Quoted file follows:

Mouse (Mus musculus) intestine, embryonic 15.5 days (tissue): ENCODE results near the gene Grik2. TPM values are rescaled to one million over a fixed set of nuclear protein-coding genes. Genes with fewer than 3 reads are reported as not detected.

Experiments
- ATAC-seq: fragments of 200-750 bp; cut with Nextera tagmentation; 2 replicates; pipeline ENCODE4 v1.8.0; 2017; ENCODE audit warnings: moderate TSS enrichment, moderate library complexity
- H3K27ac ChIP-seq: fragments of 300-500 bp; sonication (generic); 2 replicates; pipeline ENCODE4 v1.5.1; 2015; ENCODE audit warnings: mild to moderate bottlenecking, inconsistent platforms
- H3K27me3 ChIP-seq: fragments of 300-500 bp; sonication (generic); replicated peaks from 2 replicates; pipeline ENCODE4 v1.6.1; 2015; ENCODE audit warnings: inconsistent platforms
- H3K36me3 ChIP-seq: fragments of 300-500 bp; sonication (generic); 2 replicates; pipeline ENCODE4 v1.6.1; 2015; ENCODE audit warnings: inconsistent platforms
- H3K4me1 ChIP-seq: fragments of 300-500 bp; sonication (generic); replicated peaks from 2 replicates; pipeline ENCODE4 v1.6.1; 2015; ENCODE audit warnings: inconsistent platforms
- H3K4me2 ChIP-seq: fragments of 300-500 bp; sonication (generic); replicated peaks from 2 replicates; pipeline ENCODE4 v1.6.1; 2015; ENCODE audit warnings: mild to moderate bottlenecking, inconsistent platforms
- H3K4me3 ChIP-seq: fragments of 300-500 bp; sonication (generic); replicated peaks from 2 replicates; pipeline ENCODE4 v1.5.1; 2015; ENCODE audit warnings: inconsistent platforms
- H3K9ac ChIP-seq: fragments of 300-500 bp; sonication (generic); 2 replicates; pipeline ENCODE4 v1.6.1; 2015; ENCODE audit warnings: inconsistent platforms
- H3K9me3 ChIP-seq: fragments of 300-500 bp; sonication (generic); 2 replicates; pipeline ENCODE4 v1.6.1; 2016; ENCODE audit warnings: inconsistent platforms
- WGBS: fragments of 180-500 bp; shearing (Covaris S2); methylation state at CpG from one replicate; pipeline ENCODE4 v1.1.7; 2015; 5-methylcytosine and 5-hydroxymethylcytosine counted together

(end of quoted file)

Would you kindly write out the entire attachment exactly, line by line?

Mouse (Mus musculus) intestine, embryonic 15.5 days (tissue): ENCODE results near the gene Grik2. TPM values are rescaled to one million over a fixed set of nuclear protein-coding genes. Genes with fewer than 3 reads are reported as not detected.

Experiments
- ATAC-seq: fragments of 200-750 bp; cut with Nextera tagmentation; 2 replicates; pipeline ENCODE4 v1.8.0; 2017; ENCODE audit warnings: moderate TSS enrichment, moderate library complexity
- H3K27ac ChIP-seq: fragments of 300-500 bp; sonication (generic); 2 replicates; pipeline ENCODE4 v1.5.1; 2015; ENCODE audit warnings: mild to moderate bottlenecking, inconsistent platforms
- H3K27me3 ChIP-seq: fragments of 300-500 bp; sonication (generic); replicated peaks from 2 replicates; pipeline ENCODE4 v1.6.1; 2015; ENCODE audit warnings: inconsistent platforms
- H3K36me3 ChIP-seq: fragments of 300-500 bp; sonication (generic); 2 replicates; pipeline ENCODE4 v1.6.1; 2015; ENCODE audit warnings: inconsistent platforms
- H3K4me1 ChIP-seq: fragments of 300-500 bp; sonication (generic); replicated peaks from 2 replicates; pipeline ENCODE4 v1.6.1; 2015; ENCODE audit warnings: inconsistent platforms
- H3K4me2 ChIP-seq: fragments of 300-500 bp; sonication (generic); replicated peaks from 2 replicates; pipeline ENCODE4 v1.6.1; 2015; ENCODE audit warnings: mild to moderate bottlenecking, inconsistent platforms
- H3K4me3 ChIP-seq: fragments of 300-500 bp; sonication (generic); replicated peaks from 2 replicates; pipeline ENCODE4 v1.5.1; 2015; ENCODE audit warnings: inconsistent platforms
- H3K9ac ChIP-seq: fragments of 300-500 bp; sonication (generic); 2 replicates; pipeline ENCODE4 v1.6.1; 2015; ENCODE audit warnings: inconsistent platforms
- H3K9me3 ChIP-seq: fragments of 300-500 bp; sonication (generic); 2 replicates; pipeline ENCODE4 v1.6.1; 2016; ENCODE audit warnings: inconsistent platforms
- WGBS: fragments of 180-500 bp; shearing (Covaris S2); methylation state at CpG from one replicate; pipeline ENCODE4 v1.1.7; 2015; 5-methylcytosine and 5-hydroxymethylcytosine counted together